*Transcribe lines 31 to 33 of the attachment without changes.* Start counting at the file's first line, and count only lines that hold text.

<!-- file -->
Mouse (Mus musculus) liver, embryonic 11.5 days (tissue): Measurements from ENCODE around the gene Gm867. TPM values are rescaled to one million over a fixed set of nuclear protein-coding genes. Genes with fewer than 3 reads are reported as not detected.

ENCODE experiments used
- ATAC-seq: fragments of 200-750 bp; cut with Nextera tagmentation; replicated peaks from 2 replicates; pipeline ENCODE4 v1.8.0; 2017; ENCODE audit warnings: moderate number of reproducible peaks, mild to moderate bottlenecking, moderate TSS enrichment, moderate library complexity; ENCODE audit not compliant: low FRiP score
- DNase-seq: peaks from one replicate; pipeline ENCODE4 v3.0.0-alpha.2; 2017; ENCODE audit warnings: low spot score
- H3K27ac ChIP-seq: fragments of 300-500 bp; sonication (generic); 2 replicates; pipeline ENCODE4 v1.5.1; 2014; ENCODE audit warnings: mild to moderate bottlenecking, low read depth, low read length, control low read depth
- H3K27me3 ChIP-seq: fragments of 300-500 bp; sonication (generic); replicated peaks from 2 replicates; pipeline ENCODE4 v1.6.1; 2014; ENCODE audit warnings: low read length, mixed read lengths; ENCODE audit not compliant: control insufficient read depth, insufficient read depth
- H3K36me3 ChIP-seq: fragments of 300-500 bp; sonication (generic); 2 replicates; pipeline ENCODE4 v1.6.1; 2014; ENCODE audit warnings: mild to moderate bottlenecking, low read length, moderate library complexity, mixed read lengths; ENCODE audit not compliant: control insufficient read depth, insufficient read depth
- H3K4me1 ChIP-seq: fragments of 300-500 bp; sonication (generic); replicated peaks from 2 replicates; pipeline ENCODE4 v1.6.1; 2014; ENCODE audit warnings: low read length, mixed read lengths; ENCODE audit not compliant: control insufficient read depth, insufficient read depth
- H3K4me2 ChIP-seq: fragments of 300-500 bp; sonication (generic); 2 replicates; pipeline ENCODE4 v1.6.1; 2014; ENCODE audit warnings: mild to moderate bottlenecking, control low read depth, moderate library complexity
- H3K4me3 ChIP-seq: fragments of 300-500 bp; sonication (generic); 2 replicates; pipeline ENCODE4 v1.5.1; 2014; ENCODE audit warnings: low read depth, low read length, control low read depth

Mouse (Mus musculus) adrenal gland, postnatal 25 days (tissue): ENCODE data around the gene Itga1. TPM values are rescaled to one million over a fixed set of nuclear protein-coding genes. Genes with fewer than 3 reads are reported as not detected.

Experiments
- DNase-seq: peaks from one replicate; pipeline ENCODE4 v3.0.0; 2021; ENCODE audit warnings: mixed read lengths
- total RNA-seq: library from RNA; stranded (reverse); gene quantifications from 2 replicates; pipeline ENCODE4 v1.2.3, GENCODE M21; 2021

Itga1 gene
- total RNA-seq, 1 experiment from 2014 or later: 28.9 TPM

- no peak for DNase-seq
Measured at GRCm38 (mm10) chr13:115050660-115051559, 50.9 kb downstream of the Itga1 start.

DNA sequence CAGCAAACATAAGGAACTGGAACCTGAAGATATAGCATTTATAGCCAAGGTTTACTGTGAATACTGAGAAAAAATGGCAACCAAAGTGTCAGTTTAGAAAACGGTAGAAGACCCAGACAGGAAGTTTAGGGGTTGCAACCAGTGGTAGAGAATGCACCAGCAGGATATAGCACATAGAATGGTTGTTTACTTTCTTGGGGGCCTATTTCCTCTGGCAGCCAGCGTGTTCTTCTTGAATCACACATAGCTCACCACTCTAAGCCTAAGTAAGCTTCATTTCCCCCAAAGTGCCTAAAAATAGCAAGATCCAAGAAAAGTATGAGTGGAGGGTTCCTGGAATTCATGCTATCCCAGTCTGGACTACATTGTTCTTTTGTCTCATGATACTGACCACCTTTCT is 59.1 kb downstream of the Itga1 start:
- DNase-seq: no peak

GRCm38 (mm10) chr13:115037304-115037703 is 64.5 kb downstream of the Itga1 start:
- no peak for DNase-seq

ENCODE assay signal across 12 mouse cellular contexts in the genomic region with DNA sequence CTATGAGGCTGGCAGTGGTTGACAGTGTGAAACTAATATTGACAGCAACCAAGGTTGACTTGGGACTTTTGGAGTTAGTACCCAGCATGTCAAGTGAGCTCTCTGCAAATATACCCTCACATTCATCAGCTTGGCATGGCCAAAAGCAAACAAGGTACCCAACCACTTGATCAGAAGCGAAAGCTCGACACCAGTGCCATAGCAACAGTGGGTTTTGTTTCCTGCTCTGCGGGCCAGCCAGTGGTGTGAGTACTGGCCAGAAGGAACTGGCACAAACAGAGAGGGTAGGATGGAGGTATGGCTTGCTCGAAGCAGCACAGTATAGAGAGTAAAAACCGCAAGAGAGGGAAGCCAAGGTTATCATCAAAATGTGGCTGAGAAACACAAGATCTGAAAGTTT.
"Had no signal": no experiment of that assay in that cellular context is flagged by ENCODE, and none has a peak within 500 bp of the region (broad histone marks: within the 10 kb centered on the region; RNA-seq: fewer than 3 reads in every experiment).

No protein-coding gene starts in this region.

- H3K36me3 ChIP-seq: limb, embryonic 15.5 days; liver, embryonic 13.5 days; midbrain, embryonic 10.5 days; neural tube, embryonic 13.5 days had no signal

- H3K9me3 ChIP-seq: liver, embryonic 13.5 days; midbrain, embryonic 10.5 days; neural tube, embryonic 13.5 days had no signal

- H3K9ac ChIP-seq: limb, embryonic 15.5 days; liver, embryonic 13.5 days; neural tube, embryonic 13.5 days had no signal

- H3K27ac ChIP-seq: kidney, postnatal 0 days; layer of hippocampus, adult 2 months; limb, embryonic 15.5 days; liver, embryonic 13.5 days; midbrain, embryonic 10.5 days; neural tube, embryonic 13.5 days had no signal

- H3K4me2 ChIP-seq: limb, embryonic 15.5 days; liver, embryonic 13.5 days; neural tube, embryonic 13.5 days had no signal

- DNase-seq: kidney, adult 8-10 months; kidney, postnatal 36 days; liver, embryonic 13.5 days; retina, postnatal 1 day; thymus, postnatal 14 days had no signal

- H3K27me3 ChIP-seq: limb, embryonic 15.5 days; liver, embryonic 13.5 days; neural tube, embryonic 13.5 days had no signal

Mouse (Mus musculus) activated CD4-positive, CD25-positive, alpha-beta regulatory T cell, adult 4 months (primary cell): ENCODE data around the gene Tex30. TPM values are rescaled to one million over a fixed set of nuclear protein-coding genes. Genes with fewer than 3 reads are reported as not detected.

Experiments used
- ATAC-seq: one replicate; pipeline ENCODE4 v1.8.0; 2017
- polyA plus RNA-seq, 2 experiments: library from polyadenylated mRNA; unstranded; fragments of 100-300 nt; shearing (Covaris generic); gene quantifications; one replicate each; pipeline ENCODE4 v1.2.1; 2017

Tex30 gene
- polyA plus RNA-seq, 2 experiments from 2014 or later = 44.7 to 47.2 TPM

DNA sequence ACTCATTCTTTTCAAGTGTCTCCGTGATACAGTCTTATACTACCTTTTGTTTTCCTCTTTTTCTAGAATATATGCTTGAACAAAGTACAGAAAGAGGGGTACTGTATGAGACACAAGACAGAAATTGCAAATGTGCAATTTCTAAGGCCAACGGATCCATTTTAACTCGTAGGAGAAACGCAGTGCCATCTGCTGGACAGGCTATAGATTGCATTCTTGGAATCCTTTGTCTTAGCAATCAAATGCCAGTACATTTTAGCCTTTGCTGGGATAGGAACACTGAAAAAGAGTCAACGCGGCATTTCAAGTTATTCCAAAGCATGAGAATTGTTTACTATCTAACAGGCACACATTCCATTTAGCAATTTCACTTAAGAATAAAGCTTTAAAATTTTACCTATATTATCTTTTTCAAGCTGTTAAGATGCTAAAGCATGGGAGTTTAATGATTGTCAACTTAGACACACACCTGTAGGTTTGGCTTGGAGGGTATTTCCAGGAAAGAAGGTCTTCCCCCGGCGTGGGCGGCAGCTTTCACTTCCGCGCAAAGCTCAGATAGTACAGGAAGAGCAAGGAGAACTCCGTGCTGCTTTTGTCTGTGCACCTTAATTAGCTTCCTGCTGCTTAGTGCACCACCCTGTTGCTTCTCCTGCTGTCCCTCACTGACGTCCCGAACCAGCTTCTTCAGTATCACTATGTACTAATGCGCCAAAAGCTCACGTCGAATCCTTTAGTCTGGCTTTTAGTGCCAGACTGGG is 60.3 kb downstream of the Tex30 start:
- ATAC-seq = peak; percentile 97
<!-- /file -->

- DNase-seq: kidney, adult 8-10 months; kidney, postnatal 36 days; liver, embryonic 13.5 days; retina, postnatal 1 day; thymus, postnatal 14 days had no signal

- H3K27me3 ChIP-seq: limb, embryonic 15.5 days; liver, embryonic 13.5 days; neural tube, embryonic 13.5 days had no signal

Mouse (Mus musculus) activated CD4-positive, CD25-positive, alpha-beta regulatory T cell, adult 4 months (primary cell): ENCODE data around the gene Tex30. TPM values are rescaled to one million over a fixed set of nuclear protein-coding genes. Genes with fewer than 3 reads are reported as not detected.